May 25, 2017 - 6:28 pm
PORTLAND, Ore. (AP) — Dozens of Native American tribes in six Western states expressed outrage Thursday at President Trump's proposed budget cuts to American Indian programs, saying they would erase significant progress on child welfare and climate change and gut social services and education on...
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May 22, 2017 - 7:03 am
AUSTIN, Texas (AP) — Texas' Republican-controlled Senate approved a bill early Monday that allows publicly funded foster care and adoption agencies to refuse to place children with non-Christian, unmarried or gay prospective parents because of religious objections. The "Freedom to Serve Children...
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May 22, 2017 - 2:27 am
AUSTIN, Texas (AP) — Texas Republicans pushed the state closer to a law that allows publicly-funded foster care and adoption agencies to refuse to place children with non-Christian, unmarried or gay prospective parents because of religious objections. The Senate gave final approval early Monday,...
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FILE - In this April 27, 2016, file photo, former House Speaker Dennis Hastert, who is is serving a 15-month prison term in a sexual abuse case, departs the federal courthouse in Chicago. Illinois is set to eliminate the statute of limitations in child sex abuse cases through legislation passed with support from a victim of imprisoned former U.S. Rep. Hastert. The Illinois House unanimously approved the measure on Thursday, May 18, 2017, sending it to a supportive Gov. Bruce Rauner.  (AP Photo/Charles Rex Arbogast, File)
May 19, 2017 - 12:25 pm
CHICAGO (AP) — Illinois is set to eliminate the statute of limitations in child sex-abuse cases, a change prosecutors and a victim of former U.S. House Speaker Dennis Hastert called for after Hastert was imprisoned for violating banking laws while trying to silence a student he abused decades ago...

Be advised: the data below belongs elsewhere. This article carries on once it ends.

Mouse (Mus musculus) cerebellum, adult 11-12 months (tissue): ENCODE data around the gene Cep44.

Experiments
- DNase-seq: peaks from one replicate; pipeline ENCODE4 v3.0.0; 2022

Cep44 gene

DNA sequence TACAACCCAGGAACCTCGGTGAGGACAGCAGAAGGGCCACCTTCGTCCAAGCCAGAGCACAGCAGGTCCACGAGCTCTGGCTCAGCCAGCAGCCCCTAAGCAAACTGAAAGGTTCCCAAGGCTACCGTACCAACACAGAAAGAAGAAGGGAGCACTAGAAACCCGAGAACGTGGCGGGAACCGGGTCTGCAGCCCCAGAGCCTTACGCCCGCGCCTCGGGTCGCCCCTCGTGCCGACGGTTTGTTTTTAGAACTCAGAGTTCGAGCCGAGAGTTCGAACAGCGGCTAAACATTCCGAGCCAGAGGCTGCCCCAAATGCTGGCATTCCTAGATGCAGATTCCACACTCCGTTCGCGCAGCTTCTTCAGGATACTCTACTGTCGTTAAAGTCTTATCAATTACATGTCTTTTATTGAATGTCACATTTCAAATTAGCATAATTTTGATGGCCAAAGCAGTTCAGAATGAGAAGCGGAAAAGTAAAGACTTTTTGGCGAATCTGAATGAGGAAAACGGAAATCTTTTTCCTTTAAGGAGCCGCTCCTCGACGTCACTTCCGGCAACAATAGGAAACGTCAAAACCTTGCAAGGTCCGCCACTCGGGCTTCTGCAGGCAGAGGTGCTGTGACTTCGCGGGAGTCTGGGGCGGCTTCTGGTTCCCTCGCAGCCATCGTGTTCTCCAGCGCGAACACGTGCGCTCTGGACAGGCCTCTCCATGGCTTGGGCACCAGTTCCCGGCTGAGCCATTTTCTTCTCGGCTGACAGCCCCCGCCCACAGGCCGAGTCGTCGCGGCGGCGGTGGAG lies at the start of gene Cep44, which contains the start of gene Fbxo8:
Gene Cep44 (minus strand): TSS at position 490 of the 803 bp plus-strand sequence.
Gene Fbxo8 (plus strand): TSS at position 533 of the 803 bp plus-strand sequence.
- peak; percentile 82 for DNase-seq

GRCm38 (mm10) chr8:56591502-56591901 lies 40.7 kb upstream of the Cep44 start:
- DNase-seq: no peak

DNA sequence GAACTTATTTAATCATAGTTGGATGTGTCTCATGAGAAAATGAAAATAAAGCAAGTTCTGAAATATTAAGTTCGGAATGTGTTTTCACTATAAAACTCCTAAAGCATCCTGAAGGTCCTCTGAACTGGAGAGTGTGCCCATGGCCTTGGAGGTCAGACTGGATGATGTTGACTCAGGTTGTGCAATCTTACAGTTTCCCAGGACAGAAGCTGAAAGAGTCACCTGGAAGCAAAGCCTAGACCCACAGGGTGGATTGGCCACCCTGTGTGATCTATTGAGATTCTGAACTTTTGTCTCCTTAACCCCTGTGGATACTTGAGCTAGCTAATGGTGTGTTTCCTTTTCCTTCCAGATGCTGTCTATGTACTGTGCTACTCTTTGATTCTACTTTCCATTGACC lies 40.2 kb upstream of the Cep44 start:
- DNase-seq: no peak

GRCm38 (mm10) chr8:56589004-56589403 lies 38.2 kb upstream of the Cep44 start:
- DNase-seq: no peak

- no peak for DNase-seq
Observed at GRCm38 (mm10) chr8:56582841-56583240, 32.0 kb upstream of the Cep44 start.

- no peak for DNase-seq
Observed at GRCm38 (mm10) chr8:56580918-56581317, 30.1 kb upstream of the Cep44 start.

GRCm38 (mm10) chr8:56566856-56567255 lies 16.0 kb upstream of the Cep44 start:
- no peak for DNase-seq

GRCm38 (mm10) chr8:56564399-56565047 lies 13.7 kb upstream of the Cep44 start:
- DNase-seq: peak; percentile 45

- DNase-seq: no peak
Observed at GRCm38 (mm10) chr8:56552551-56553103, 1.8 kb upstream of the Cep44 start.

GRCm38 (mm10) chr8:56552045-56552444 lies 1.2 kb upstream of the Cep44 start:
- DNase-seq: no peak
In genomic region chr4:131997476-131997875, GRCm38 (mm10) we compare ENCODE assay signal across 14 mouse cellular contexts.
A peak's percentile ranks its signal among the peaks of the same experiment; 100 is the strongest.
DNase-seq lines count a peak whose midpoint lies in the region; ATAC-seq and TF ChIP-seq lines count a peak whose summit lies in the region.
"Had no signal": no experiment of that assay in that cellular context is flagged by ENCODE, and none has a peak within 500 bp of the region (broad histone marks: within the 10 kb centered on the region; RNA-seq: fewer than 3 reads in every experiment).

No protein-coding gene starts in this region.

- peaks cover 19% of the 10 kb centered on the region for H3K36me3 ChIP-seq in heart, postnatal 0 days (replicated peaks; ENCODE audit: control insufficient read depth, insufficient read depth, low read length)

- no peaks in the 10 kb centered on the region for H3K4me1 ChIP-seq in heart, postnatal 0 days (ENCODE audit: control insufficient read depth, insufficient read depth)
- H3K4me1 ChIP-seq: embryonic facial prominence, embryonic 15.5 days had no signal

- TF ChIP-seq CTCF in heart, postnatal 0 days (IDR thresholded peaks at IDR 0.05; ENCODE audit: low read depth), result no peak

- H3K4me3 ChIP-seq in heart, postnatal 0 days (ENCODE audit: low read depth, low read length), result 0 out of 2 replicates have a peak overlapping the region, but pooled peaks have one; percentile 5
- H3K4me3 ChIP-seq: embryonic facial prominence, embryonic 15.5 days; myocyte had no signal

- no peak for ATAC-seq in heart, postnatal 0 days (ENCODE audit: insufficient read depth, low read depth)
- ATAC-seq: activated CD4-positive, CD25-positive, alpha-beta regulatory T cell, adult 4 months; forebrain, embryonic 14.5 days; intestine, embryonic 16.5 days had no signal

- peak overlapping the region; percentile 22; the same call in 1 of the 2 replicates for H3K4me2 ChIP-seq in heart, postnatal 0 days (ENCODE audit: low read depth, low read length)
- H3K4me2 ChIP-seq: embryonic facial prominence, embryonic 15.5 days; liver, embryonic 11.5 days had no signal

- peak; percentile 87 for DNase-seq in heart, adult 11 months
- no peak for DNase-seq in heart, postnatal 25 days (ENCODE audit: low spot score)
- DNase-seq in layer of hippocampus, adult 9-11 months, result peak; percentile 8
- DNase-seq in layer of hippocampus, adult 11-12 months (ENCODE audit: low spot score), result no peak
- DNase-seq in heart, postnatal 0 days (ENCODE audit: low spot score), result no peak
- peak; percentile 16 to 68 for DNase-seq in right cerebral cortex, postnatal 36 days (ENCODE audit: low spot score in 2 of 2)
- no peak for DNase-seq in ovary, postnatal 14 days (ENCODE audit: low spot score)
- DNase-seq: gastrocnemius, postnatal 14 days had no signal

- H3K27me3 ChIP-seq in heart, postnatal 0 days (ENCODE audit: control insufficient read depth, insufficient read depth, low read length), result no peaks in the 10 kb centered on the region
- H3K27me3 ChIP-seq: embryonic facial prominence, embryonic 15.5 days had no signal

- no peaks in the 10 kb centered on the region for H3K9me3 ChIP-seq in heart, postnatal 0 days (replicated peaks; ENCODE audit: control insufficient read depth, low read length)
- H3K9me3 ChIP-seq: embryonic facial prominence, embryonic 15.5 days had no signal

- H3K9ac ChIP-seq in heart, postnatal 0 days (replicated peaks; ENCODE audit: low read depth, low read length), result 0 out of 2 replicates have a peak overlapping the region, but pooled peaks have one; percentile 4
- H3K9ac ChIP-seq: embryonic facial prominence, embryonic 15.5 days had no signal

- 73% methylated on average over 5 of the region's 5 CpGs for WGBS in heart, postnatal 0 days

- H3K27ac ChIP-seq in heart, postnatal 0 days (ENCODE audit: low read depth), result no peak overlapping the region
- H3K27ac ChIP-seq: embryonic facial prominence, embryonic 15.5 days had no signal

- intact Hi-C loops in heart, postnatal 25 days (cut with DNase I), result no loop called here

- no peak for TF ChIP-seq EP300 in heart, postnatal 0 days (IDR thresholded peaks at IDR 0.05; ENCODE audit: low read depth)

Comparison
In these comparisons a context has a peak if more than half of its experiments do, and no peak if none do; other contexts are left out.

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FILE - In this Feb. 29, 2016 file photo, teacher Kelly Gasior, left, and students, from left, Olivia Mashtaire, Ryan Lysek, Christian Vazquez and Tyler Lysek stand with a statue of a Buffalo that's been emblazoned with anti-bullying messages outside Lorraine Academy, Public School No. 72, in Buffalo, N.Y. One in every 5 middle and high school students has complained of being bullied at school and the number of reports of sexual assault on college campuses has more than tripled over the past decade, according to a federal study released Tuesday, May 16, 2017. (AP Photo/Carolyn Thompson, File)
May 16, 2017 - 4:29 am
WASHINGTON (AP) — One in every 5 middle and high school students has complained of being bullied at school and the number of reports of sexual assault on college campuses has more than tripled over the past decade, according to a federal study released Tuesday. "There are areas of concern in terms...
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FILE - In this Feb. 29, 2016 file photo, teacher Kelly Gasior, left, and students, from left, Olivia Mashtaire, Ryan Lysek, Christian Vazquez and Tyler Lysek stand with a statue of a Buffalo that's been emblazoned with anti-bullying messages outside Lorraine Academy, Public School No. 72, in Buffalo, N.Y. One in every 5 middle and high school students has complained of being bullied at school and the number of reports of sexual assault on college campuses has more than tripled over the past decade, according to a federal study released Tuesday, May 16, 2017. (AP Photo/Carolyn Thompson, File)
May 16, 2017 - 4:16 am
WASHINGTON (AP) — A new study shows that 1 out of every 5 of middle and high school students has complained of being bullied at school. And the number of reports of sexual assault on college campuses has more than tripled over the past decade. The study by the National Center for Education...